Ranking among the city’s top tourist attractions, Bloomie’s is stocked with everything from bags to beauty products, homewares to designer duds. The cosmetics hall, complete with an outpost of globe-spanning apothecary Space NK and a Bumble and bumble dry-styling bar, recently got a glam makeover. The compact Soho outpost concentrates on young fashion and cosmetics.
Shopping near the Solomon R. Guggenheim Museum
Find big deals and high fashion with this guide to Shopping near the Solomon R. Guggenheim Museum.
Choose from a variety of sweet packages, or build your own party. Packages for children ages three and up include invitations, candy decorations, balloons, paper supplies, pizza, beverages, cake, games, crafts and party favors. The Sugar Babies package, for babes celebrating their first birthday, includes everything in the basic package as well as a photographer, a cotton candy machine, an entertainer and courier service for gift delivery. Call for pricing.
This UES family-owned shop has been in the haute couture–recycling business since 1954 and is the place to go if you want to score Dior, Prada and Dolce & Gabbana dresses for 70 to 90 percent off retail price. While you shouldn’t schlep your bags of less-than-luxe stuff here expecting a trade (they only buy first-tier designer labels that are less than two years old and in great condition), come here if you want to treat yourself to something luxurious without breaking the bank.
This cozy boutique accepts only high-end designers, so dig out your Pucci, Louis Vuitton and Marc Jacobs, but leave anything with the letters H and M at home. Make sure your threads are in pristine condition (cleaned, sans stains and rips). Your duds have a 90-day shelf life, and you’ll get 50 percent of the selling price.
Italian pork stores and hipster meat counters seem to be garnering most of the attention these days, but the Lobel family has been carving fine quality meats for 170 years. If the seasonally inspired sausages, dry-aged American Wagyu rib steaks, and racks of hormone- and antibiotic-free veal don’t draw you in, the picturesque interior, with mounted stag’s heads and cleavers on display, just might. Lobel’s has developed a thriving online business as well, peddling inventory available on the Web only (like grilling packs featuring snappy hot dogs).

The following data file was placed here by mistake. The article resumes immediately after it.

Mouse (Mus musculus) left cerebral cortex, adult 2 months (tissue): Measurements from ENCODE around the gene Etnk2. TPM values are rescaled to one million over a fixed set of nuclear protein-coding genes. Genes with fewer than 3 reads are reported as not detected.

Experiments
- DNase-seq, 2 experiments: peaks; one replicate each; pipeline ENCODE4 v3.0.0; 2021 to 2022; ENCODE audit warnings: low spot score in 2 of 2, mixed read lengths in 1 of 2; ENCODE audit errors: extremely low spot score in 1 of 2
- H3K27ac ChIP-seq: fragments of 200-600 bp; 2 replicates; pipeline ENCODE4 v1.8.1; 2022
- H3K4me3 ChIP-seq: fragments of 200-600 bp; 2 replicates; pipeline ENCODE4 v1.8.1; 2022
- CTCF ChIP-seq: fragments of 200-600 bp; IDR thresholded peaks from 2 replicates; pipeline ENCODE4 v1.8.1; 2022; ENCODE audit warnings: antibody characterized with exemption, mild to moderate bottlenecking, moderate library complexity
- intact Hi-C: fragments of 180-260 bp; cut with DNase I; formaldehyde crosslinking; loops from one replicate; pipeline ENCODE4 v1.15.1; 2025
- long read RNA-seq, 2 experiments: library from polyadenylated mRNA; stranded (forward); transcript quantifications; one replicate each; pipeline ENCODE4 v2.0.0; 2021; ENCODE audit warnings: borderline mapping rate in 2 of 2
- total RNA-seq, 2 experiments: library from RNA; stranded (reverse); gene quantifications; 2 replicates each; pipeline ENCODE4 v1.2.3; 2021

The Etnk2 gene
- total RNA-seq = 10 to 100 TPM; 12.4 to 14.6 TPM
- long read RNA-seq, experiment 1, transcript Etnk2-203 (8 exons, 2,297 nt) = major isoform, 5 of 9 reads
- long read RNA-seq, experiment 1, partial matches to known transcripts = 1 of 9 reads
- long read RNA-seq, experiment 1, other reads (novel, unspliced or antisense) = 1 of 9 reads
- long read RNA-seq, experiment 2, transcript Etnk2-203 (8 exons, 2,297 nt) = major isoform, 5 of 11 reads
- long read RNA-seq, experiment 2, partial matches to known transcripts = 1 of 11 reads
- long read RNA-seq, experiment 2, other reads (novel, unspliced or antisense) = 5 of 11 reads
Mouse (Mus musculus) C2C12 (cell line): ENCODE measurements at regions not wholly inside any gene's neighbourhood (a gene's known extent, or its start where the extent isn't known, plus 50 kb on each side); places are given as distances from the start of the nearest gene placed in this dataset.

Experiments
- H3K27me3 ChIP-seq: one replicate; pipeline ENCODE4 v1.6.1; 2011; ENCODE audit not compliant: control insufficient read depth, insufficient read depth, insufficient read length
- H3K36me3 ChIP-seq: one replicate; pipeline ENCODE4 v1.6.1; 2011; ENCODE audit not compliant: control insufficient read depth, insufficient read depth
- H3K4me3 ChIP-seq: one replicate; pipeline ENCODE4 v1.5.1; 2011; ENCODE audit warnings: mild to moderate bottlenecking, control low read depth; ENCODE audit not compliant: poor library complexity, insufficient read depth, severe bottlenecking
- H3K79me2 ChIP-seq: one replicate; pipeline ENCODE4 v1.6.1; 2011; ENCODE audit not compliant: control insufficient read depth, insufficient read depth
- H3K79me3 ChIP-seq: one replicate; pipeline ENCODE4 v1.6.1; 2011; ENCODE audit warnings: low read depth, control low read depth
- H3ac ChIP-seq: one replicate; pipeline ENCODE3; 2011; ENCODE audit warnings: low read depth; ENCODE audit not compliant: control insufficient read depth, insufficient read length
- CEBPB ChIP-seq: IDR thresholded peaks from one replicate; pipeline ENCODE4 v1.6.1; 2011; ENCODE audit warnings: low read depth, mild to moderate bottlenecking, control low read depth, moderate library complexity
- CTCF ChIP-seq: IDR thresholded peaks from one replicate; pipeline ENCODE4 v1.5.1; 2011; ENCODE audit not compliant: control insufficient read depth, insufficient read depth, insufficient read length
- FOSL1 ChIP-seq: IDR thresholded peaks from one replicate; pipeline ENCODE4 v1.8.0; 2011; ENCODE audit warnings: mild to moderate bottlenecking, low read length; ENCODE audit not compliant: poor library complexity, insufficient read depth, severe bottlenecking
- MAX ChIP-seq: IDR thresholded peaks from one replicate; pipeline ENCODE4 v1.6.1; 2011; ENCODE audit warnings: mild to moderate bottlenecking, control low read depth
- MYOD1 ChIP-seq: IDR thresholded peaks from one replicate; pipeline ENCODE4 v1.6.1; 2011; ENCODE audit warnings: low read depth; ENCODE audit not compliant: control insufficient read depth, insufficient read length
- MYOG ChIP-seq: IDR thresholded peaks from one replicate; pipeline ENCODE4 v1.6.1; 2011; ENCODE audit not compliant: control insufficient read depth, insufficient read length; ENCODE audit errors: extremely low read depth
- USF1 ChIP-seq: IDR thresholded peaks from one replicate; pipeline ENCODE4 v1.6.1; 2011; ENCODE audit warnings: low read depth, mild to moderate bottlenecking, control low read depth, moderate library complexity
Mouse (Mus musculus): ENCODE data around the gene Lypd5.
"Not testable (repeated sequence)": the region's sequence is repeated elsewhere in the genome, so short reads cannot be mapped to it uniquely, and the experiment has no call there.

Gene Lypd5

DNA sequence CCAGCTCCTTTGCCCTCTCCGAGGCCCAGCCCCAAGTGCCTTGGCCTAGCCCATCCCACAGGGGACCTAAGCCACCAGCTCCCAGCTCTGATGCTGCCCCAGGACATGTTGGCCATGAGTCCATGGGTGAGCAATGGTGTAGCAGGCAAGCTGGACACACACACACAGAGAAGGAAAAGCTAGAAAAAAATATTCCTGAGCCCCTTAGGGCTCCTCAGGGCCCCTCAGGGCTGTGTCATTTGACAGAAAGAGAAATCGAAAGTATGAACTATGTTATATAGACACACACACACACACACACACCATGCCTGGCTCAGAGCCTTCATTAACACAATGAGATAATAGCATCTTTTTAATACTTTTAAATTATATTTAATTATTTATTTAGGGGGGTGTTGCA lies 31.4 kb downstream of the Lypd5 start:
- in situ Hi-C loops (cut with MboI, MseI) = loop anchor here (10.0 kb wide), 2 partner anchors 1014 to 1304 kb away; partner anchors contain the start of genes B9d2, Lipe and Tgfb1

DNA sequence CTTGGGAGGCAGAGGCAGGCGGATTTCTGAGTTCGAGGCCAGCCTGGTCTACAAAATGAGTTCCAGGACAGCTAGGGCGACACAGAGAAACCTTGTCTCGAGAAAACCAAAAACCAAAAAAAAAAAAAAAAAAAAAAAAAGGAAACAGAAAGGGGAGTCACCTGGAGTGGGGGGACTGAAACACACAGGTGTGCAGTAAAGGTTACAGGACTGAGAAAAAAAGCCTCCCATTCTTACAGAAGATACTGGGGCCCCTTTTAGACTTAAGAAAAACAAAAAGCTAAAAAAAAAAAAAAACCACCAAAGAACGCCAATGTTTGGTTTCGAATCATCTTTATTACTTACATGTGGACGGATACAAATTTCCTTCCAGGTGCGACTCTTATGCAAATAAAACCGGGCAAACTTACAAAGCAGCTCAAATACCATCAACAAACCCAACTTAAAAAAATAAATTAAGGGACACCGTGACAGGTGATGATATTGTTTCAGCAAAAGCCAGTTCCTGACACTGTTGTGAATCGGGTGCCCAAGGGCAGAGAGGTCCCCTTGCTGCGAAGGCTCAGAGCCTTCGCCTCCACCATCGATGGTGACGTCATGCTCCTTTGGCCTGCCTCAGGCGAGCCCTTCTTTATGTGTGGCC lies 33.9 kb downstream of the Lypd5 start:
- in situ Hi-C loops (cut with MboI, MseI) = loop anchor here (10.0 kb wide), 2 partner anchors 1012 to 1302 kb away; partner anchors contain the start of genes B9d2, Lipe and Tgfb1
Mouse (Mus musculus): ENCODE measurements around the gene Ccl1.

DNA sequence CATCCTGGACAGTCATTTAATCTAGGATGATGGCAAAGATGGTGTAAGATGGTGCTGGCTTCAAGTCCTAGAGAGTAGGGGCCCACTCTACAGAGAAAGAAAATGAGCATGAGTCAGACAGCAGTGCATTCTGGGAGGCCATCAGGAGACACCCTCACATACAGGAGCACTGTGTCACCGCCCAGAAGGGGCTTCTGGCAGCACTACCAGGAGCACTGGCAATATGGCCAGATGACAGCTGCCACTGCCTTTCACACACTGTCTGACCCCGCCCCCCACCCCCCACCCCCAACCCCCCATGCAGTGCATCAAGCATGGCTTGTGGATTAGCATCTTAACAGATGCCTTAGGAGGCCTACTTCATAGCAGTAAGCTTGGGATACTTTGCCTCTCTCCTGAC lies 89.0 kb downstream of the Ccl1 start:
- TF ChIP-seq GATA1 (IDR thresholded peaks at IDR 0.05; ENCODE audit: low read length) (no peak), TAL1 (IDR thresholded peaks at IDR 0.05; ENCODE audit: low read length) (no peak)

For nearly half a century, Fred Kooby has been running this prim-and-proper stationery boutique, and though he’s watched as paper companies shrink their lines and e-cards replace formal invitations, his own business has grown from a single storefront to the better chunk of the block. Attribute this to his loyal clientele, who appreciate proper etiquette and classic taste—tenets that are best represented by the wall of Crane & Co. place cards (ten for $9–$100), and selection of Caspari greeting cards ($3–$9) and Charing Cross leather-bound calendars ($32–$49). Kooby’s daughter, Vanessa, oversees the custom-design department, whose shelves are jammed with sample books from lines as mid-range as William Arthur and as elaborate as C’est Papier. Aside from paper products, the store also stocks Kolo photo albums ($17–$50), Tizo picture frames ($17–$150) and fine writing instruments ($39–$495) from Waterman, Parker and Cross.
A life-sized zebra welcomes shoppers at Alexis Bittar’s boutique, a veritable safari of the designer’s most colorful accessories. Best known for his Lucite jewelry (small square bangles, drop pendants, block rings), Bittar has also expanded his collection to include precious metals. Choose from silver, gold or rose-gold pieces, adorned with semiprecious stones and Swarovski crystals.
An initiative of the Cultural Services of the French Embassy, Albertine is devoted to works—both in its original version and in translation—and offers the largest selection of French literature in the United States, with more than 14,000 titles from 30 French-speaking countries. The two-floor space is truly an escapist's dream, with a designated reading room with lush sofas and armchairs, all housed in the French embassy.
Murray’s is basically the Willy Wonka’s candy store of cheese. The huge West Village shop is filled from floor to ceiling with everything you need for the perfect cheese plate, basket or late-night binge-eating session. The cheese case seems to stretch for miles and is filled with between 350 and 400 cheeses at any time. This goes from familiar clothbound cheddars to exclusive cheeses like the Annelies, an Alpine-style cheese that is cave-aged in the shop until it melts like a dream, and the Other Stephen, a funky beer-washed triple-cream cheese. Once you’ve worked with the friendly cheesemongers to find the best cheese and charcuterie, the rest of the shop has all the crackers, cheese tools (like knives, fondue pots and shirts with whey too many really-Gouda puns) beer and cider, honey and other condiments you need. Still not enough? Geez, you’re hard to please. There are also cheesemaking and wine-pairing classes, in-house sandwich shop Melts, a full restaurant, Murray’s Cheese Bar, next door and a second location in Grand Central Market.